There is no dialogue in The Red Turtle. Let’s get that out of the way at the start. I think in part because of that fact, the movie is often described as “sparse”. It follows a man’s life until he is very old, with graying hair and beard, and yet it is described as “small-scale”. True, the struggles of the unnamed protagonist are not about saving the world, but I find these descriptions—intentionally or not—unfairly dismissive. The movie is rich with emotion and artistry. It’s fully captivating.
In brief, the unnamed protagonist is introduced tossing in the waves during a mighty storm, presumably the survivor of a shipwreck (though this is never confirmed, so perhaps not). He washes ashore on a tropical island, but upon exploring the area finds that he is completely alone. After some time waiting for rescue, he sets upon building a raft in an attempt to escape from the island himself, but his attempts are stymied by an enormous red turtle. Later, the turtle transforms into a woman.
The primary thing I want to discuss here is the movie’s extraordinary success in communicating the thoughts, the feelings of its characters without the need for dialogue. The moment that I found most affecting both times I’ve seen the movie (once in the theater and once again last night) comes when the male protagonist expresses regret for how he treated the woman when she was a turtle. He had beaten the turtle in rage for having sunk his raft repeatedly. He winces, remembering his actions, then lowers his eyes in apology. The woman touches her hand to his forehead, runs her fingers down the bridge of his nose, and softly caresses his rough beard. Not only is her implicit acceptance of his unspoken apology touching in a human way, but the physical sensation felt by both characters in the moment comes across loud and clear. I can feel the woman’s hand running down the length of my own nose; I can feel the tufts of beard hair between my fingers the way they run through the fingers of the character on-screen.
Another like example occurs earlier in the film, when the male protagonist is alone on the island exploring. While stepping across a large boulder, he slips and slides down a chasm into a pool of water at the bottom. He scratches at the stone on either side of himself, hoping that he might be able to find a footing to climb up the way he’d fallen, but quickly realizes it’s fruitless. He’s left with only one option: swim down and try to slither through a tiny crack between the boulders. He takes a deep breath and dives, struggling to pull himself through as the space between the stones grows thinner and thinner. Once again, the terror and immense effort required to hold one’s breath for that time can be felt viscerally. It’s a remarkable achievement.
Part of the success of that sequence in particular also lies in the strings that rise to a crescendo on the soundtrack as our man pulls himself deeper. Though there isn’t any dialogue in the film (or very little, I should say), the sound design more than makes up for it. When the protagonist is first introduced sputtering in the waves, the sound of the rainstorm clattering against the ocean is overpowering. Later, when he is on his raft attempting to escape, the clatter of the turtle rocking the boat, then the silence apart from the sound of water lapping against the sides of the vessel before the final destructive blow, add so much to the tension of the scene.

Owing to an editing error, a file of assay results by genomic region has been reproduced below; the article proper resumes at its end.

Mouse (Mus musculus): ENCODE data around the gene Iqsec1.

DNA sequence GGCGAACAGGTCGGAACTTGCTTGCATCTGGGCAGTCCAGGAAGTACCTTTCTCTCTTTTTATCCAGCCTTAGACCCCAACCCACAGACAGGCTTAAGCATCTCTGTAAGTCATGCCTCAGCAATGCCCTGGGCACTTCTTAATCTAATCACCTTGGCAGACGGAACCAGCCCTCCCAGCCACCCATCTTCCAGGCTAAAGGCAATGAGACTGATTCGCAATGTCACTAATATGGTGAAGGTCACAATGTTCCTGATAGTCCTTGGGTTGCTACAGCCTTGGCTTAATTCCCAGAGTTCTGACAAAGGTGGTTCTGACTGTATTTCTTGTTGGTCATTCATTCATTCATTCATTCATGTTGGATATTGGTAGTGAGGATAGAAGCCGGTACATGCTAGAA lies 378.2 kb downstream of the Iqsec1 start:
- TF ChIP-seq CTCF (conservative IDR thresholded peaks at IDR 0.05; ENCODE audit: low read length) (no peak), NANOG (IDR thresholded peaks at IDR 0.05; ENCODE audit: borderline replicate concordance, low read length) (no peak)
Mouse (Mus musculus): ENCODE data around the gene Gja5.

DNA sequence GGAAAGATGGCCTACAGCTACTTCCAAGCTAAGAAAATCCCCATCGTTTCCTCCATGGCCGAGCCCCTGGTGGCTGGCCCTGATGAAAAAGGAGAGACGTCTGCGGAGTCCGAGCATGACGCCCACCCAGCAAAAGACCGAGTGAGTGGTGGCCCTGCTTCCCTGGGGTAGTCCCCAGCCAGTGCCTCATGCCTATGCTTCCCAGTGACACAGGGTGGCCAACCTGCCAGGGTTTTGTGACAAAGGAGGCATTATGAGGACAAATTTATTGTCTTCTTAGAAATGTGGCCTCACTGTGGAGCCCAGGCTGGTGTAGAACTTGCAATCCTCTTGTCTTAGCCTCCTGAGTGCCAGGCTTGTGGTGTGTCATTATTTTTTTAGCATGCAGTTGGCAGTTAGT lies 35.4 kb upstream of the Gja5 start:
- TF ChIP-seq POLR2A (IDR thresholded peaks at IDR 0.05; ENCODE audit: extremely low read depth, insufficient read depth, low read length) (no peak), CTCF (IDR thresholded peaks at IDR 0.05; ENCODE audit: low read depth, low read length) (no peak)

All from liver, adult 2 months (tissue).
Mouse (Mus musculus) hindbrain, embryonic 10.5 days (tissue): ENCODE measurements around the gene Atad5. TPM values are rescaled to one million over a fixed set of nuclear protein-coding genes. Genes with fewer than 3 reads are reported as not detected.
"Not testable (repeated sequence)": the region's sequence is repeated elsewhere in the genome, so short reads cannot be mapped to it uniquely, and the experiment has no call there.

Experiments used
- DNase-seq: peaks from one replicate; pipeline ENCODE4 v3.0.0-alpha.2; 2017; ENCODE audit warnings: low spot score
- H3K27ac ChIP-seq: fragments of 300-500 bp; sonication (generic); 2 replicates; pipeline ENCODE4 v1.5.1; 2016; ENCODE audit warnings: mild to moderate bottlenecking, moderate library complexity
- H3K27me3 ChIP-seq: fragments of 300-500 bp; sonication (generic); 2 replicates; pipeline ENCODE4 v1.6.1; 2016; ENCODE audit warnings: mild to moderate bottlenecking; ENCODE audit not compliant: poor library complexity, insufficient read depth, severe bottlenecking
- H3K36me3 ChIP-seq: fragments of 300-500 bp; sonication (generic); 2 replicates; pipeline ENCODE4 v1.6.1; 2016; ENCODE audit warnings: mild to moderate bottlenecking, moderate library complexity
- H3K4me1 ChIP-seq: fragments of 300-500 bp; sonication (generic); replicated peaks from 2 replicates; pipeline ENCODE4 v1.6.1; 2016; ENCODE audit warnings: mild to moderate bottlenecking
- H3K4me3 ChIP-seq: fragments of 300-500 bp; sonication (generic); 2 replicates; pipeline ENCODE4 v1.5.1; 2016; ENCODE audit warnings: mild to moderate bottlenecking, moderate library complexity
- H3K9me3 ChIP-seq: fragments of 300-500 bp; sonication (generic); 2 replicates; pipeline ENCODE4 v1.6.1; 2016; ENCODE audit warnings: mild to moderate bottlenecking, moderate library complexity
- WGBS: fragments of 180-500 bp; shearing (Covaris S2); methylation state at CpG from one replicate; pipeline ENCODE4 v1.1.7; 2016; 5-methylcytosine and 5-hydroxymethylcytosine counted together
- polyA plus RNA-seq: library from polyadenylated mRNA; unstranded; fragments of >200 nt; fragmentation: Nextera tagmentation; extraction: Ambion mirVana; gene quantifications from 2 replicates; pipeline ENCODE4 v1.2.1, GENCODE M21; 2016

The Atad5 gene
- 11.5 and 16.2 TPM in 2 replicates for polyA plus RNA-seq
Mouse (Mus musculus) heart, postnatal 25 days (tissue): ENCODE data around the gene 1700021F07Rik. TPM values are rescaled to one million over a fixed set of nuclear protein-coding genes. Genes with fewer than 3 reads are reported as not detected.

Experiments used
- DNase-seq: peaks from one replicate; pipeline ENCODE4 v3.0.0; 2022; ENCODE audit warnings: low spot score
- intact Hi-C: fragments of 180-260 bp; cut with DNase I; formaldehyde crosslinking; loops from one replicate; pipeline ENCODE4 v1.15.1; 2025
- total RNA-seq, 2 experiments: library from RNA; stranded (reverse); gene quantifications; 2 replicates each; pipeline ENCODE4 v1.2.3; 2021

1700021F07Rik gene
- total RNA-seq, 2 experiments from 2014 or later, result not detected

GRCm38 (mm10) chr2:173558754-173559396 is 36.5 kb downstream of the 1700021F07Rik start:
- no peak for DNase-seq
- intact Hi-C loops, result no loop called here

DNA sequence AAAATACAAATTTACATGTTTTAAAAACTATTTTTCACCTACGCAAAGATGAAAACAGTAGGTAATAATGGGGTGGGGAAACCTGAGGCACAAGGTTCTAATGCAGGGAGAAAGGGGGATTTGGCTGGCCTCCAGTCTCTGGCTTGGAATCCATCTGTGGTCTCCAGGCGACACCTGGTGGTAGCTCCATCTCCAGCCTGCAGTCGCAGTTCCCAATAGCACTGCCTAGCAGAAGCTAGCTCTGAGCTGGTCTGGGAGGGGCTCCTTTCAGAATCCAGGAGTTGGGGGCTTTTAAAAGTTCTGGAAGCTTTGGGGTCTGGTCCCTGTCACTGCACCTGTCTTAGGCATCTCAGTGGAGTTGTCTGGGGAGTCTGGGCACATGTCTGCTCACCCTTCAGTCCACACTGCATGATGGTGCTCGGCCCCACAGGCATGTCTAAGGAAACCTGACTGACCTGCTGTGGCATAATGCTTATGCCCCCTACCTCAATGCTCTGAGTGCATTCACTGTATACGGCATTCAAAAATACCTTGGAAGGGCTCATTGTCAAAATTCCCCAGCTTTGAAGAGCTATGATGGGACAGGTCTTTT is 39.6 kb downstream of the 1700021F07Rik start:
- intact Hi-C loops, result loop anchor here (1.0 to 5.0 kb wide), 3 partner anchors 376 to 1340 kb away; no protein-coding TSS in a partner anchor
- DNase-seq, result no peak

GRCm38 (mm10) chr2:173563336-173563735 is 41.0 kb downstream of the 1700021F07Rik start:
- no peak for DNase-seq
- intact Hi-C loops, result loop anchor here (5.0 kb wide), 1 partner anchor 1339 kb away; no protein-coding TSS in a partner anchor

Lastly, The Red Turtle is a sumptuous visual treat. It’s animated, but it’s pen-and-ink with little if any computer animation. The lines are crisp and the color palette soft, graceful. Purely on a scene-by-scene basis, it’s gorgeous to look at. Each frame is a work of art. When placed within the context of the narrative, it’s even more thrilling. As an example, there’s a scene later on in which one of the characters is swimming under the water, with three more large turtles gliding overhead. The water shimmers in a lovely, muted cerulean and gold where the sunlight sparkles through and that on its own makes for an impressive sight. But when viewed with the emotions of the moment in mind, the freedom, the jubilance of soaring underwater, it rises even higher.
With all this said, the message of the movie is murky. Not that it ought to have had a moral at its conclusion, or that unanswered questions are inherently a bad thing, but it almost feels as if the movie simply peters out at the end. Perhaps that’s exactly what the filmmakers intended. Perhaps the idea is that the movie will follow this unnamed man over the course of his life, then end unassumingly with the unspoken acknowledgment that the world will continue turning after this one man’s story is finished, that life will go on. Maybe! Yet it’s unclear if that really is what the movie is going for. It’s tempting to excuse the muddled ending as an artistic choice, intentionally ambiguous and therefore virtuous as a matter of right. I can’t bring myself that far, though. There’s so much here that I genuinely admire and find incredibly compelling despite the supposed “sparse”ness of its story, but I find the last moments to be the one weak spot.
Still, that’s such a minor complaint. Overall, The Red Turtle is overwhelmingly personal in its portrayal of its characters and spellbinding in the way it communicates their thoughts and feelings. It’s marvelously rendered as an animated feature, and though I did not mention it previously, frequently very funny. In particular, there is a group of crabs which interact with the human characters throughout the film in realistic but adorable ways. I’m so happy to have re-watched this movie; it is a wonderful treat.